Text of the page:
So be sure to download your latest links – every webmaster should do this regularly. You may have a clean backlink profile now, but competitors could be performing negative SEO against you and you want to catch spammy links back to your site as soon as possible.
2. Are the links good or bad?
A good link comes from a site within your vertical or niche. It’s a natural link, someone sharing a product or information that’s important to them with others
A bad link is a link for the sake of a link. It may be in an irrelevant syndication site, or even a paid link on a non-vertical high ranking website. A bad link may come from a website that is full of links.
If you’ve determined you have spammy or potentially harmful links, Matt Cutts (head of Google webspam) recommends contacting the harmful domains and asking them to remove the link to your site. Document these efforts, and if your website isn’t removed from their site, submit a disavow file to Google.
3. Check if your site has duplicate content
Take copy from category, article and product pages and paste it into Google. Is it appearing elsewhere? If so, Google may be penalizing your website for thin and duplicate content. If you have copied content from a competitor or another source online, delete the duplicate content from your site and write your own unique version.
Note: We know it’s hard to avoid using manufacturer description for product pages. We still advise every single page (and product page) has completely unique content; you may use the manufacturer content as a guideline and add to it with your own words. (i.e. “5” x 7” acacia wood picture frame” becomes “This gorgeous dark acacia wood picture frame is sized 5” x 7”; the perfect size to display memories beautifully”)
4. Monitor top organic landing pages
In Google Analytics, compare organic (non-paid) landing page data pre-traffic decline and post-traffic decline. Look for any trends: Are there any product pages that suffered a strong decline? (Maybe you need to restock that item.) Or category pages of a similar theme? (Your competition may be getting stronger, or you may have stopped promoting that area of your website.)
5. Look at your site metrics and design
User experience influences how Google perceives and presents your site in search results. So check on the following areas when helping your site recover:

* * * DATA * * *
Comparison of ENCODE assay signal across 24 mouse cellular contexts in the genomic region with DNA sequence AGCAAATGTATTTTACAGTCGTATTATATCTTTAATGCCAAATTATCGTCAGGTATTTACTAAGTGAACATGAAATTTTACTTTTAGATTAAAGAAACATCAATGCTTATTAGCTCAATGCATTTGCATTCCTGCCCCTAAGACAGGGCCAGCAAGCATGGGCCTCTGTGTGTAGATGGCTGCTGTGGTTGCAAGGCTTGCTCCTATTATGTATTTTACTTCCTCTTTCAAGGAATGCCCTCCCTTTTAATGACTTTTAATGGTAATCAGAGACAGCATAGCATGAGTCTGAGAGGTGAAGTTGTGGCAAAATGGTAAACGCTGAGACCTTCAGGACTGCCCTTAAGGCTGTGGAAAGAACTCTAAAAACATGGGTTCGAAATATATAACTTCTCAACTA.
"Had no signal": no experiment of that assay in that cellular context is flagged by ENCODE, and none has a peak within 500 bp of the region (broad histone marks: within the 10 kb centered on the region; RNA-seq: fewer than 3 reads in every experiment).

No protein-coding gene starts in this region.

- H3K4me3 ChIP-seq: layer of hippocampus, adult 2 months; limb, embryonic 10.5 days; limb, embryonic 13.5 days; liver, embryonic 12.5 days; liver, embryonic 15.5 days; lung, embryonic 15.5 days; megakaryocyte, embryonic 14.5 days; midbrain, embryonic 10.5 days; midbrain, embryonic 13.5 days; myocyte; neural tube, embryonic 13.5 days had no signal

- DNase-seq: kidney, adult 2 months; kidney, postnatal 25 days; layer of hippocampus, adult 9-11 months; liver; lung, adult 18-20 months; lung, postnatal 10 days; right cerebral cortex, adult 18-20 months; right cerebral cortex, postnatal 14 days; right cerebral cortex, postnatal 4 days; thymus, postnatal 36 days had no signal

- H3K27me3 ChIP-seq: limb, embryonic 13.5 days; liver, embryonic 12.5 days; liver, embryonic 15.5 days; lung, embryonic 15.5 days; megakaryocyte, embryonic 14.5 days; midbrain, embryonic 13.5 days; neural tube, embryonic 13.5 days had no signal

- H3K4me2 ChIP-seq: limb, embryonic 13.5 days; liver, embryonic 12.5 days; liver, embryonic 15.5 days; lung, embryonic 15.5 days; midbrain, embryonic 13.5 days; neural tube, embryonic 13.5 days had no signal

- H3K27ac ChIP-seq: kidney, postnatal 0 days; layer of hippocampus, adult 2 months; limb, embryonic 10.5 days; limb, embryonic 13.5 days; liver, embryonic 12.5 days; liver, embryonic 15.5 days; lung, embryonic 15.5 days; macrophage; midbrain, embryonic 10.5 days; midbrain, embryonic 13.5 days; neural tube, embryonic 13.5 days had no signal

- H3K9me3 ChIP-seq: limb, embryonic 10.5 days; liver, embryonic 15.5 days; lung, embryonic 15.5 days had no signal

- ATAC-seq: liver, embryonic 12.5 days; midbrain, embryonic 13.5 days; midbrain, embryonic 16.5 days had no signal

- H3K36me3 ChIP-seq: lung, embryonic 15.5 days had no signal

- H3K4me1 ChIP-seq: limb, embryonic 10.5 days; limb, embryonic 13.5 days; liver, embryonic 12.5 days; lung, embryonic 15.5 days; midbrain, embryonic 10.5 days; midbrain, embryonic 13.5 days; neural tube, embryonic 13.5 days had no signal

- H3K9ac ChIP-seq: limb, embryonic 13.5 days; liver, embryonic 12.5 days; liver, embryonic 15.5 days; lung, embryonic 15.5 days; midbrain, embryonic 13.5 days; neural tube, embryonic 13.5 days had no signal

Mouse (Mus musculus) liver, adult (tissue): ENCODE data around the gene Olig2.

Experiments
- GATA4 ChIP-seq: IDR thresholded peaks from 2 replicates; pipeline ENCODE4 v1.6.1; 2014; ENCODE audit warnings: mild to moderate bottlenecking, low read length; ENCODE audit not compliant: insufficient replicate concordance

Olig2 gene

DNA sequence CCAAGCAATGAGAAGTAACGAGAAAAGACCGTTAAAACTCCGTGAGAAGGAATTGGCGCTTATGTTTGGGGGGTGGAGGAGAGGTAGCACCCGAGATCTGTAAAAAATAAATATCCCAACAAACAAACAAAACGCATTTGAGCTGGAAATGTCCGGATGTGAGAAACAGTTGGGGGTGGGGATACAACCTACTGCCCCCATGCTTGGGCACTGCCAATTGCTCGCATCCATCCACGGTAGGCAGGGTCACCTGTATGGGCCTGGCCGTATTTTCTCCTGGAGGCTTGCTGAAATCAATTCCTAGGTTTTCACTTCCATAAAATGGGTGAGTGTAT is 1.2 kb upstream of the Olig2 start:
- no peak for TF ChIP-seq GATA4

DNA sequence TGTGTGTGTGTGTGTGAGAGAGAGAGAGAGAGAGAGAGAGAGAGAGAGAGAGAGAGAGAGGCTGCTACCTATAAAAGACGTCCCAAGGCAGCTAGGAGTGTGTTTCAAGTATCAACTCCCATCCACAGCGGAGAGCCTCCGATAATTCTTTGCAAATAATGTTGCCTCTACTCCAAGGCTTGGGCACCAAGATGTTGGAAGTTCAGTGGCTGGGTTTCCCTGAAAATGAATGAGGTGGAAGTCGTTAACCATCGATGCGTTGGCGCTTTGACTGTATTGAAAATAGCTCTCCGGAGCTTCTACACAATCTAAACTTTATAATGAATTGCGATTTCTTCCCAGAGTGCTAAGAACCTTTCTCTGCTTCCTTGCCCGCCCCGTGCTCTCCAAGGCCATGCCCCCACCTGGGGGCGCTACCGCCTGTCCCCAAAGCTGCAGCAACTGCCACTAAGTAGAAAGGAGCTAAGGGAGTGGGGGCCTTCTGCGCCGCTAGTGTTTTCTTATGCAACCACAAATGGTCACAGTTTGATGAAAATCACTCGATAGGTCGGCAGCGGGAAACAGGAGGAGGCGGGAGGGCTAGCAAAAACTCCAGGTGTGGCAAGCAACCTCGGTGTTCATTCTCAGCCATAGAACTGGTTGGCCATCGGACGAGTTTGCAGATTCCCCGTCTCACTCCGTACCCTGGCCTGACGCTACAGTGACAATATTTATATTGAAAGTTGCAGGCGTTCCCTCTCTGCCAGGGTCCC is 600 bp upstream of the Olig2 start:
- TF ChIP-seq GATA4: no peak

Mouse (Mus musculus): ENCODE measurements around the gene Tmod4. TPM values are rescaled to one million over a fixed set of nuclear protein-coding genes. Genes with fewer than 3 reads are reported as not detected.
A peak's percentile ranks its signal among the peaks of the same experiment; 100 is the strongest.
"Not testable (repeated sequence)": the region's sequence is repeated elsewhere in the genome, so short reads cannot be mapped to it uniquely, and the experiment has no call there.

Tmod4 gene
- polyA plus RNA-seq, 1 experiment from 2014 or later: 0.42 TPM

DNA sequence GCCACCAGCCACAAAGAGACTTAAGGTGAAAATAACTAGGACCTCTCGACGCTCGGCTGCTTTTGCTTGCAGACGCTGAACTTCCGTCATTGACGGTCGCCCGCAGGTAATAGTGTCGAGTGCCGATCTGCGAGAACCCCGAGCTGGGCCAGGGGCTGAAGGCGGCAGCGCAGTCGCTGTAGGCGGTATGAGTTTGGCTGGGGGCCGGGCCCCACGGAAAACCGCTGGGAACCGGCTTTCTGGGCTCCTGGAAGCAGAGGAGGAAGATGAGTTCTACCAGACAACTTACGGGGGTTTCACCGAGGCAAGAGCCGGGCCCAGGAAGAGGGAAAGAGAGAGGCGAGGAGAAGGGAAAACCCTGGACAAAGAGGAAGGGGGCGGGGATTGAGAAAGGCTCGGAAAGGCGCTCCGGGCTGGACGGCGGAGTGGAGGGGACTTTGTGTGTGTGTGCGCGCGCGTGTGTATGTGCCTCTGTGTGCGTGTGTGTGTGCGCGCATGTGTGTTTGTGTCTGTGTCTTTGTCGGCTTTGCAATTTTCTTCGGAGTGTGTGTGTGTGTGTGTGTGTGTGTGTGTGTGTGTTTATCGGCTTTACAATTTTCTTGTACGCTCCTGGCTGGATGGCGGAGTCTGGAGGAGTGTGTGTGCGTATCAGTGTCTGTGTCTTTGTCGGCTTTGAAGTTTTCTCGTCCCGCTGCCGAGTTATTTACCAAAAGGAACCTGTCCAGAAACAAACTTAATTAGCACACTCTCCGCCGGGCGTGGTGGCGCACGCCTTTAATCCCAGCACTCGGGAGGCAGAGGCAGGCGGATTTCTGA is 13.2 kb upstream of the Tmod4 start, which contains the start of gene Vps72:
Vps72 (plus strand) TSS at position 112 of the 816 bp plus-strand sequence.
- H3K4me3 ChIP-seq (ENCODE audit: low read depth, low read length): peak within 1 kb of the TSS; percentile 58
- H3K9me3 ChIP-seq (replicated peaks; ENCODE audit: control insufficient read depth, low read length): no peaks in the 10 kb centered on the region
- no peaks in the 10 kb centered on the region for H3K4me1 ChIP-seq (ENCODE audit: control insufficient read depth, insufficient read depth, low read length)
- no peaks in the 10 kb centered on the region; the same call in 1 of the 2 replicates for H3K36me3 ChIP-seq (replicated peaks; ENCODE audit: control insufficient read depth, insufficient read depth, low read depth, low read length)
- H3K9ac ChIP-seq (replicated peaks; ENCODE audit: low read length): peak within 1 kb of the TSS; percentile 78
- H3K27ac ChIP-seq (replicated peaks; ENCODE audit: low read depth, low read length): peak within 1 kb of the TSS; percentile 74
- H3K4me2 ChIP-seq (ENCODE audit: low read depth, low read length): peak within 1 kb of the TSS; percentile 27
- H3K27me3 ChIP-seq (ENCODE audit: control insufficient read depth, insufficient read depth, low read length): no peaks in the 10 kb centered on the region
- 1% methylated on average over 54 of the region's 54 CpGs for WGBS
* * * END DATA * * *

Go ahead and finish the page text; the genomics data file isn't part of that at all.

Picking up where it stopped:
- Bounce rate: Do certain pages on your site experience a high bounce rate? What is your home page’s bounce rate compared with category pages? Your home page should generally have one of the lowest bounce rates of any page of your site, so if it’s significantly higher, you may be bringing unqualified traffic. Google may see that as a negative sign, and demote you accordingly. (You should also reevaluate the keywords used on your website as they are bringing the wrong type of traffic!)
- Robots.txt file: Use robots.txt to prevent crawling of pages on your site that don’t add much value (like the My Account, Order Status, View Cart, etc.) pages
- Dynamic content pages: if you use a content management system, ensure the pages created are crawlable by the search engines
- Dynamically created pages: does your site utilize dynamic pages (pages with a ? in the URL)? These pages are not always indexed by Google.
- Ads: do you utilize a lot of advertorials on your site? Block them in robots.txt so it doesn’t interfere with the search engine’s understanding of your page
- Mobile-friendly: can your website be accessed easily on a mobile device?
Even if you haven’t taken an organic traffic hit, we recommend consistently reviewing your links and on-page content to prevent any negative actions against your site.
Furthermore, think about diversifying your online marketing strategy. As Google blends their search results to include more paid results (like PPC and Shopping ads) and personalized results, organic listings are pushed further down the search results page. Even if your search engine optimization strategy is quality, you may still lose organic traffic.